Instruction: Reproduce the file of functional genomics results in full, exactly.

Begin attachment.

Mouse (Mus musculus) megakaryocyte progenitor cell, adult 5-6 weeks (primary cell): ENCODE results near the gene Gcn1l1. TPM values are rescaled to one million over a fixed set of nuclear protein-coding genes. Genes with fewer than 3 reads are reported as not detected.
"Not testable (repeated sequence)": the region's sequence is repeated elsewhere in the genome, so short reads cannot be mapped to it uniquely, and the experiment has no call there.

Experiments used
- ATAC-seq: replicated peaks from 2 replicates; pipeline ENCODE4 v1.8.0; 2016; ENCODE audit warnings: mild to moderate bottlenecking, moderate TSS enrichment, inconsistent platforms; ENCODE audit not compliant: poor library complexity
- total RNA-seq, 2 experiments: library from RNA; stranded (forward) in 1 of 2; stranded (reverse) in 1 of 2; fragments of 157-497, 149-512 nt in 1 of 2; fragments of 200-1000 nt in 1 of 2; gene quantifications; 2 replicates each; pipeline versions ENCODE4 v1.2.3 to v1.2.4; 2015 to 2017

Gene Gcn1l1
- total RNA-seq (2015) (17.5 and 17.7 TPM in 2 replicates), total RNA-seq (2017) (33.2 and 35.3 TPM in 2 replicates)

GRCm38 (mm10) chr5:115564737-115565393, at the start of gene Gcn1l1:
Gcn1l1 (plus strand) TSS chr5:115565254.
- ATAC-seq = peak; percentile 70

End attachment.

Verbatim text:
Mouse (Mus musculus) megakaryocyte progenitor cell, adult 5-6 weeks (primary cell): ENCODE results near the gene Gcn1l1. TPM values are rescaled to one million over a fixed set of nuclear protein-coding genes. Genes with fewer than 3 reads are reported as not detected.
"Not testable (repeated sequence)": the region's sequence is repeated elsewhere in the genome, so short reads cannot be mapped to it uniquely, and the experiment has no call there.

Experiments used
- ATAC-seq: replicated peaks from 2 replicates; pipeline ENCODE4 v1.8.0; 2016; ENCODE audit warnings: mild to moderate bottlenecking, moderate TSS enrichment, inconsistent platforms; ENCODE audit not compliant: poor library complexity
- total RNA-seq, 2 experiments: library from RNA; stranded (forward) in 1 of 2; stranded (reverse) in 1 of 2; fragments of 157-497, 149-512 nt in 1 of 2; fragments of 200-1000 nt in 1 of 2; gene quantifications; 2 replicates each; pipeline versions ENCODE4 v1.2.3 to v1.2.4; 2015 to 2017

Gene Gcn1l1
- total RNA-seq (2015) (17.5 and 17.7 TPM in 2 replicates), total RNA-seq (2017) (33.2 and 35.3 TPM in 2 replicates)

GRCm38 (mm10) chr5:115564737-115565393, at the start of gene Gcn1l1:
Gcn1l1 (plus strand) TSS chr5:115565254.
- ATAC-seq = peak; percentile 70